Originally created 08/27/96

Frozen Burgers Make a Big Splash Across the South



WAYCROSS, Ga. - The Bubba Burger is available in more than 1,000 stores after fewer than eight months on the market, and a company official says the secret to its success is the beef used to make the frozen hamburger.

"It's the best meat you can buy," said Edward Eaves, who runs family-owned Eaves Foods Inc. with his twin brother, Robert. "Because we use whole muscle, it doesn't shrink."

The Bubba is also bigger than the average burger, he said Monday.

Since Eaves Foods test-marketed Bubbas in one Waycross supermarket eight months ago, monthly production at the plant has jumped from 20,000 pounds of regular burgers to 600,000 pounds in July, Edward Eaves said.

Stores that stock the Bubbas - both regular and light varieties - claim the frozen burgers are keeping pace with or outselling long-established frozen patties.

In Augusta, calls to several grocery stores turned up the burgers at Publix stores in North Augusta, Washington Road in Augusta, Martinez and Aiken. At the Aiken store, an employee who answered the phone in the meat department said the burgers cost almost $5 for 2 pounds - almost $6 for the low-fat kind.

Erk Russell, who built Georgia Southern's football team into a national power, has endorsed the Bubba. Edward Eaves played on two of Mr. Russell's three national championship teams.

Edward Eaves said the company uses a forming process developed by his father, Walter "Bubba" Eaves, to retain the meat's flavor, even in the low-fat version.

"There's not going to be a lot of fat in there," he said. "If we can retain the juice we have, that's enough to keep it juicy. The problem people have with light products, they don't retain the juice they have."

The product contains no additives, he said. It's widely available in Georgia, South Carolina, Alabama and north Florida.

You can also get a Bubba in Texas, Kentucky, Illinois, Indiana and south Florida.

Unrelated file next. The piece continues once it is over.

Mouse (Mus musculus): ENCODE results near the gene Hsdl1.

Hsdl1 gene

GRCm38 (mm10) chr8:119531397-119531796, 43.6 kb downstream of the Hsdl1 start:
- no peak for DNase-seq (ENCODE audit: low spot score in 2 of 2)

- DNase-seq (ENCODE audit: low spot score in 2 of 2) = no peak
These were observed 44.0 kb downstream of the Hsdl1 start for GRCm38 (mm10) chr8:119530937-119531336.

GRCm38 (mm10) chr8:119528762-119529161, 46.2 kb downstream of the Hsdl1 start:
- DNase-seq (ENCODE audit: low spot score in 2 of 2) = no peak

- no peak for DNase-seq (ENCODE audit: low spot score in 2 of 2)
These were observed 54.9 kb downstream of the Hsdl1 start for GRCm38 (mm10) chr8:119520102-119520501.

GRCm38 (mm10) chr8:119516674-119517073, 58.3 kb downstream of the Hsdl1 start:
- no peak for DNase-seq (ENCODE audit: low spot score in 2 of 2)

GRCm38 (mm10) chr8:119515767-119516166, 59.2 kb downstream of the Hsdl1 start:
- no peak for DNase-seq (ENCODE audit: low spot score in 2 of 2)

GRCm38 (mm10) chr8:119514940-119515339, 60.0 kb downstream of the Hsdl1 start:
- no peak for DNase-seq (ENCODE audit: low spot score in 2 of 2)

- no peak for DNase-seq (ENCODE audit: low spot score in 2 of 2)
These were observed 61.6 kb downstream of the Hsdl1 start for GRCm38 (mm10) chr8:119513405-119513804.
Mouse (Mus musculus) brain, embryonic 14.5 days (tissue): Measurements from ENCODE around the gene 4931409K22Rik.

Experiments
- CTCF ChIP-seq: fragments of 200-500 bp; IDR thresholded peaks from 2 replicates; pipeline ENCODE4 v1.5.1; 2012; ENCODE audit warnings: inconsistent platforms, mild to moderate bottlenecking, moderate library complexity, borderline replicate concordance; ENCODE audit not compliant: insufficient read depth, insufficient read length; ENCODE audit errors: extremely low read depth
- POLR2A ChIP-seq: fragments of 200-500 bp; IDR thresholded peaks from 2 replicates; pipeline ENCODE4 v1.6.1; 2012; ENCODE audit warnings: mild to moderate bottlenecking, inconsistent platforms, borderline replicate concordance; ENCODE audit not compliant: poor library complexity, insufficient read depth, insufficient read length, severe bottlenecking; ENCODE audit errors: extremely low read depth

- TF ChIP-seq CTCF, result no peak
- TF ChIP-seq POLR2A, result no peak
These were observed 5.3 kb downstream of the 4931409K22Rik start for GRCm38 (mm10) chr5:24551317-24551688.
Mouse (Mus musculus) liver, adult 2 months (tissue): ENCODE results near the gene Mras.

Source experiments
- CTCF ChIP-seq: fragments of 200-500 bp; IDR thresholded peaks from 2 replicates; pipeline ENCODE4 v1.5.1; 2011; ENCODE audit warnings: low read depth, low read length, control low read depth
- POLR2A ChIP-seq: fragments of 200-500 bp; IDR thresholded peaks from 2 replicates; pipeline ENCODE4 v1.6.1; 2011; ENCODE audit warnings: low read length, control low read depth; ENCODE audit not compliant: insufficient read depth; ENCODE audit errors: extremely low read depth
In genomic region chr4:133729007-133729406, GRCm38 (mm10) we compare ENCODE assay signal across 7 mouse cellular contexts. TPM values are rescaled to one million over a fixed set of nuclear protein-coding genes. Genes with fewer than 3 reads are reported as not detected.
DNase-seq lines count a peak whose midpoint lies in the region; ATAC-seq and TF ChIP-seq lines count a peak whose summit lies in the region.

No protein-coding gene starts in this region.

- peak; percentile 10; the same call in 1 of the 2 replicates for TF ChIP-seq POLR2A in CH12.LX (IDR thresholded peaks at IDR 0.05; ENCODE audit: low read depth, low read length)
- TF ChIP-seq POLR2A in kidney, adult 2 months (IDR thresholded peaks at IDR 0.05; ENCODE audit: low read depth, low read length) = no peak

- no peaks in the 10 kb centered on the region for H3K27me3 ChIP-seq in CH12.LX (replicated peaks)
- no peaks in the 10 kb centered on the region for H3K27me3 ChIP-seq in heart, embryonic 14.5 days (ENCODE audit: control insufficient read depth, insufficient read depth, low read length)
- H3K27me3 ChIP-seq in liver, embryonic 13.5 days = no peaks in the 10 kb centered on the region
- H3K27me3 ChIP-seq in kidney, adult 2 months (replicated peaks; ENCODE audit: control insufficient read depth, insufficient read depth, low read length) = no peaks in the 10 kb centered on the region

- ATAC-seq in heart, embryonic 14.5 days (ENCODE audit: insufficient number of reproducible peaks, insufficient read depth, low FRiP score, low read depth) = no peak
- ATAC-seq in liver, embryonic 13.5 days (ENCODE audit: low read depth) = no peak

Tom Taylor, assistant meat manager of a Publix in Atlanta, said he's had Bubbas in his freezer case for a few weeks now.

"They're selling pretty good," he said. "People seem to like them. We haven't done any advertising, either."

Bubba Eaves has been in the meatpacking business for 35 years. He sold his plant in Elberton, near the South Carolina border, in 1989. When his sons expressed interest in the business, he said he discouraged them from building a plant there.

"I'd done well there and I knew they'd be working in my shadow," he said. "I wanted them to get a fresh start and get credit where credit was due."

The Waycross plant gave the elder Eaves a chance to develop the Bubba Burger.

"For 35 years I made burger patties, up to a million-and-a-half pounds a week, and I always wanted to make a burger patty that I'd want to eat," he said. "I always believed you could make a frozen one that would taste as good as fresh."

Publix has authorized Bubbas for about 45 of its metro Atlanta stores. Winn Dixie, Kroger and Piggly Wiggly stores in the area have begun carrying the product.

The Bubba would be selling even better if people understood why it's priced higher than other hamburgers, Edward Eaves said.

He believes only a small number of shoppers are aware of the product so far, but he's satisfied with the progress it's made.

"We wanted to come with something different and find a niche," he said. "Nobody thought you could find a niche in the hamburger business."

Staff Writer John Mills contributed to this article.